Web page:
Newton Film Review: Falls Short of Scoring a Ton

| September 23, 2017 | 0 Comments

To review a movie that has already been announced as India’s Official Oscar entry requires a great deal of objectivity and integrity.

Since I saw Newton in the evening show after a PR coup of sorts had been made regarding its ‘Oscar worthy’ Credentials, my task was tough.

To give the Devil its due, Newton rides on a farm fresh concept that brings out the travesty of election holding process, in one of the far flung areas of India that has no connect with civilisation as such.

A victory of sorts for India’s democratic credentials (or it being a farce), election commission sends a UDC (upper division clerk) Nutan Kumar aka Newton(Raj Kummar Rao) in the deep jungles of(Dandkarenya) infested with internal insurgency of Maoists and Naxalites.

He reaches along with his associates Loknath (Raghuvir Yadav) and Shamboo(Mukesh Prajapati).To reach the polling booth they have to walk miles under the security cover provided by Special Reserve Force Deputy Commandant Aatma Singh (Pankaj Tripathi).

It really makes you wonder that this Aadivasi belt where even road,electricity,water is not available even after seventy years of Independence, political candidates are exhorting the voters to choose them and they would bring laptops and mobile phones at their doorstep.

The whole story is about getting registered voters numbering 76 in total to come and exercise their right by punching their choice on EVM!

Newton wants free and fair polls. All around, he is surrounded by a sea of cynicism,indifference whereby his expectations,optimism of getting voters to come, forget about holding a fair poll, is ridiculed and derided.

His only support is a local school teacher Malku (Anjali Patil).The whole spectrum of outlook is summed up in a dialogue where Newton asks Malu ‘ kya tum bhi niraashavadi ho?’ (Are you too a pessimist).To that she quips: ‘nhin main Aadivasi hoon’ (No, I am a tribal).

This is as practical as it can get, where we have an insight about the people at the margins of growth and development,who have no expectations whether their lot will improve, if so called development, that is infact unabashed exploitation of mineral wealth of their land, is brought by any winning candidate.

These tribals live day to day with no dreams and ambitions.

The screenplay (Mayank Tiwari and Amit Masurkar) takes its time to set up the premise.Its in no hurry to reach its resolution. As placid as the jungle,it takes its time to reveal the undercurrents and simmering conflicts.

The dash of dark humour and irony peppers the otherwise staid and at times dull proceedings.

Raghuvir Yadav shown as MA in hindi with illusions of being a writer who is on the verge of retirement, provides insights with his pithy observations about how democracy works and elections conducted in these la la lands forsaken by the messiahs of development and welfare- be they politicians,bureaucrats,media moguls,the security forces of the State or guardians of tribal lands notorious as Maoists and Naxalites.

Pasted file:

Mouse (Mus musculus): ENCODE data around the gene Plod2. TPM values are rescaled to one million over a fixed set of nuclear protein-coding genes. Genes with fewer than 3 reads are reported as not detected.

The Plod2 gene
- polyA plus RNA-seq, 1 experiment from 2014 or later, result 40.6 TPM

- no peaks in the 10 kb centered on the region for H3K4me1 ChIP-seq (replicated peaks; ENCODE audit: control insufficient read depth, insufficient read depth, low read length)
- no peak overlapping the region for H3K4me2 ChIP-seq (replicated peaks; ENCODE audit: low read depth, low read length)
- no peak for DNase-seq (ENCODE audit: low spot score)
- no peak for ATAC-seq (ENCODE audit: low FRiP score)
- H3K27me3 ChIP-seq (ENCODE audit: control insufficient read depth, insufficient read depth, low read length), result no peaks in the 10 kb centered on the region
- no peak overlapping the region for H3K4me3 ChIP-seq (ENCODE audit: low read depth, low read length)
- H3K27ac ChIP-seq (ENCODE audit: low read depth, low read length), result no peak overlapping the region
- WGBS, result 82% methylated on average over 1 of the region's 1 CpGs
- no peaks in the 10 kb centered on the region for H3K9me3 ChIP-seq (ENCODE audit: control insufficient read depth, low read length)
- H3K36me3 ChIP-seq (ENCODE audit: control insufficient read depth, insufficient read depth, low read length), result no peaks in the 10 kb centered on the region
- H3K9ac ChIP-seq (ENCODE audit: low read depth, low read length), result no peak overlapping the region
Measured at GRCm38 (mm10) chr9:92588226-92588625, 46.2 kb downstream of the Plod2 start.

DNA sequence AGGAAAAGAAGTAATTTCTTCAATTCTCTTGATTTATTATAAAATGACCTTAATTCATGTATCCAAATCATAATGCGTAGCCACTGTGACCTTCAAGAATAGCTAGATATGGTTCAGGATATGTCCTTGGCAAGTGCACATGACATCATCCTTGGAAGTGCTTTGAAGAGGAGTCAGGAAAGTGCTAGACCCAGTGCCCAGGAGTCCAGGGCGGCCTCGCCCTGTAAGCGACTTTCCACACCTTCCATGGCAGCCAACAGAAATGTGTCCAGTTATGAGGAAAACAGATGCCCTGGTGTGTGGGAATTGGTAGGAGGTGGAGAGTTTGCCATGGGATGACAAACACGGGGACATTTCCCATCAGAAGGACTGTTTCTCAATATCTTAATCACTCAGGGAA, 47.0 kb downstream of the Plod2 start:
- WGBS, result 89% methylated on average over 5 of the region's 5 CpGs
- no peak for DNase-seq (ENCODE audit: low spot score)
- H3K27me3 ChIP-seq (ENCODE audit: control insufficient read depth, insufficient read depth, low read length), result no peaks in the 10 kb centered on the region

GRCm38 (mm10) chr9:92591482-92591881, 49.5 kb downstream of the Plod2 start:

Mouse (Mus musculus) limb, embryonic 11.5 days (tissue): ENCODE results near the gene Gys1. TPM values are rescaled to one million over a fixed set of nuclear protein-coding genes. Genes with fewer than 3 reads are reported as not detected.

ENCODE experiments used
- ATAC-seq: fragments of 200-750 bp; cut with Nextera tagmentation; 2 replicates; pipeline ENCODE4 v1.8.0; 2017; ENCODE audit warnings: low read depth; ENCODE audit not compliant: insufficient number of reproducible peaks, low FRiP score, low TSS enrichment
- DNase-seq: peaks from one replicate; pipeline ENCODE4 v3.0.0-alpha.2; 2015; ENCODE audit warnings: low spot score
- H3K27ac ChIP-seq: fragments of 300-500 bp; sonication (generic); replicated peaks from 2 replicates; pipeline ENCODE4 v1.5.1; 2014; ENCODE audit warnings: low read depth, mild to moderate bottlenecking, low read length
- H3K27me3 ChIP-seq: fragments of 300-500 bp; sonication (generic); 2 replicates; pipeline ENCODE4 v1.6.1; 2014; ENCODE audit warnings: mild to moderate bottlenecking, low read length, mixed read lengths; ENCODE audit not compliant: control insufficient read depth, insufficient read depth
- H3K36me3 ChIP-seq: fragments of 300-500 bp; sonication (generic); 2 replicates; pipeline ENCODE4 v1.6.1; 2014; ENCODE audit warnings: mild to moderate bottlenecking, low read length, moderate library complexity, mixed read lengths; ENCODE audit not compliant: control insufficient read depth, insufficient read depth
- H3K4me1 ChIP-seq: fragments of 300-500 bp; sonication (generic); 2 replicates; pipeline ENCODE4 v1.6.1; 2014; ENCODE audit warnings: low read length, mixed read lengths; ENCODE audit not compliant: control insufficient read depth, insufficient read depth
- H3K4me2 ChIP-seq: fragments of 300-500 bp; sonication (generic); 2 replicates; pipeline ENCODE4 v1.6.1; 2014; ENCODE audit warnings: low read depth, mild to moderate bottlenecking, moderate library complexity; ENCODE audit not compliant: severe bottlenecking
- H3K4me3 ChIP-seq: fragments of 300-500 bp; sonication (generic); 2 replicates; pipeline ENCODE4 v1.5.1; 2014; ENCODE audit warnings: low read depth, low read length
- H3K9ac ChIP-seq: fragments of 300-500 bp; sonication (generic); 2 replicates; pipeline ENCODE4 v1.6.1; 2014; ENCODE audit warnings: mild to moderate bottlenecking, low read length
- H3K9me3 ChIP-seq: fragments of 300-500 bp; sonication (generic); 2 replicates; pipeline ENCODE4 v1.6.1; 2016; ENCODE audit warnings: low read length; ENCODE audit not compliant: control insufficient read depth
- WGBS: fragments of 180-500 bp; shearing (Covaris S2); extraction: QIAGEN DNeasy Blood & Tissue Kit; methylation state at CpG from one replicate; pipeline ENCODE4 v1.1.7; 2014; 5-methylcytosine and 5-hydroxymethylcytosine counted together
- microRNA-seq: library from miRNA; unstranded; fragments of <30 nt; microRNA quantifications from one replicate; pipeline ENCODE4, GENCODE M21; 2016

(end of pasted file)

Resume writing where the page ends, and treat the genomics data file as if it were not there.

Director Amit Masurkar (previous outing- Suleimani Keeda) has his heart in the right place. His timing also seems right. His handling of the material and his artists is praiseworthy.

Pankaj Tripathi shines bright in the light and shade of thick jungles.Raj Kummar Rao, is now a synonymous with authentic performances indeed.

Raghuvir Yadav is effective and amusing. Sanjay Mishra amuses with his cameo.Anjali Patil too portrays her character well.

Not only the mainline artists but non professional actors, the real village folk acquit themselves with honours in portraying their characters.

Then why am I not convinced that its an Oscar selection material. For one this kind of authentic portrayal with satirical narrative has been seen earlier too. Peepli Live is a close example.

No doubt the engaging narrative gives you sufficient fodder for thought, and in no way is entertaining or tickling your funny bone, except for few chuckles. To be fair, it need not be.

Still I wonder at the overall impact.I feel nothing churning in my belly at the end of it all. It definitely fell short of moving me.

On the sidelines,I came out with this niggling thought, that this self-righteous,principled Newton who would go to any length to fulfil his duty, could be having an Achilles heel. He seems to be impervious to opinions,cynicism,barbs of others when he feels that he is right, but could not take in his stride the mocking of his name Nutan Kumar. He himself changed it to Newton.That shows a crack in his otherwise solid veneer.

So is the case with the film in totality.It too lacks that visceral punch, that in the gut feel to overwhelm.

A 26 member FFI jury returning a unanimous decision to flag Newton for Oscars, is indeed a clean sweep in democratic parlance, but requires some Einsteinian calculations to make sense.

Meanwhile, all the best to the film all the way.


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Category: Reviews

About the Author ()

Dhieraj Mohan is Hindi cinema's keen observer. With earnest interest in its dynamics and constantly changing milieu he revels in dwelling on the discrepancies, idiosyncrasies,contradictions,masala and the formula that defines Bollywood.He is a poet and a screenwriter too,who simply adores Hindi cinema's chameleon like traits.

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